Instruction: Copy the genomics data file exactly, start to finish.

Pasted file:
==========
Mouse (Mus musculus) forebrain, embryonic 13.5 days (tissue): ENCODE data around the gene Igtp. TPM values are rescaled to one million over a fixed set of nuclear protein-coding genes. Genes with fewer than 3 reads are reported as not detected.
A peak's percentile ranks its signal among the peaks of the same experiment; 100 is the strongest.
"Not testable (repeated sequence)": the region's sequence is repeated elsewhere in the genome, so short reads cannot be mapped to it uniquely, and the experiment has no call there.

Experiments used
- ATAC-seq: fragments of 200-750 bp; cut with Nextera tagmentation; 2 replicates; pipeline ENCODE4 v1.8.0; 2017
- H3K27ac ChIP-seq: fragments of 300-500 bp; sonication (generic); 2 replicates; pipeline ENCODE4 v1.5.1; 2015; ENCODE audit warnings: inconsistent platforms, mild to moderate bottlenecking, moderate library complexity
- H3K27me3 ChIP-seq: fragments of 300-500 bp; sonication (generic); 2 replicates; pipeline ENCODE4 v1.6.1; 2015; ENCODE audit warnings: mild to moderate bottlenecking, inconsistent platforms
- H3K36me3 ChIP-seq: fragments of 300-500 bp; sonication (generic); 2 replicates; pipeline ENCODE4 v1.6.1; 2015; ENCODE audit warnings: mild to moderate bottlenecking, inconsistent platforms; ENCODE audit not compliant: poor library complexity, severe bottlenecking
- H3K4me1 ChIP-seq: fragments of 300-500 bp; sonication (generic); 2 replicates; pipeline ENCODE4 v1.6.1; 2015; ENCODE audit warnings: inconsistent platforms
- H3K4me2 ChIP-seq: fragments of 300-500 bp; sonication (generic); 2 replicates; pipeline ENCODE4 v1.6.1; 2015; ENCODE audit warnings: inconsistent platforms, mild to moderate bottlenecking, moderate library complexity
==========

Mouse (Mus musculus) forebrain, embryonic 13.5 days (tissue): ENCODE data around the gene Igtp. TPM values are rescaled to one million over a fixed set of nuclear protein-coding genes. Genes with fewer than 3 reads are reported as not detected.
A peak's percentile ranks its signal among the peaks of the same experiment; 100 is the strongest.
"Not testable (repeated sequence)": the region's sequence is repeated elsewhere in the genome, so short reads cannot be mapped to it uniquely, and the experiment has no call there.

Experiments used
- ATAC-seq: fragments of 200-750 bp; cut with Nextera tagmentation; 2 replicates; pipeline ENCODE4 v1.8.0; 2017
- H3K27ac ChIP-seq: fragments of 300-500 bp; sonication (generic); 2 replicates; pipeline ENCODE4 v1.5.1; 2015; ENCODE audit warnings: inconsistent platforms, mild to moderate bottlenecking, moderate library complexity
- H3K27me3 ChIP-seq: fragments of 300-500 bp; sonication (generic); 2 replicates; pipeline ENCODE4 v1.6.1; 2015; ENCODE audit warnings: mild to moderate bottlenecking, inconsistent platforms
- H3K36me3 ChIP-seq: fragments of 300-500 bp; sonication (generic); 2 replicates; pipeline ENCODE4 v1.6.1; 2015; ENCODE audit warnings: mild to moderate bottlenecking, inconsistent platforms; ENCODE audit not compliant: poor library complexity, severe bottlenecking
- H3K4me1 ChIP-seq: fragments of 300-500 bp; sonication (generic); 2 replicates; pipeline ENCODE4 v1.6.1; 2015; ENCODE audit warnings: inconsistent platforms
- H3K4me2 ChIP-seq: fragments of 300-500 bp; sonication (generic); 2 replicates; pipeline ENCODE4 v1.6.1; 2015; ENCODE audit warnings: inconsistent platforms, mild to moderate bottlenecking, moderate library complexity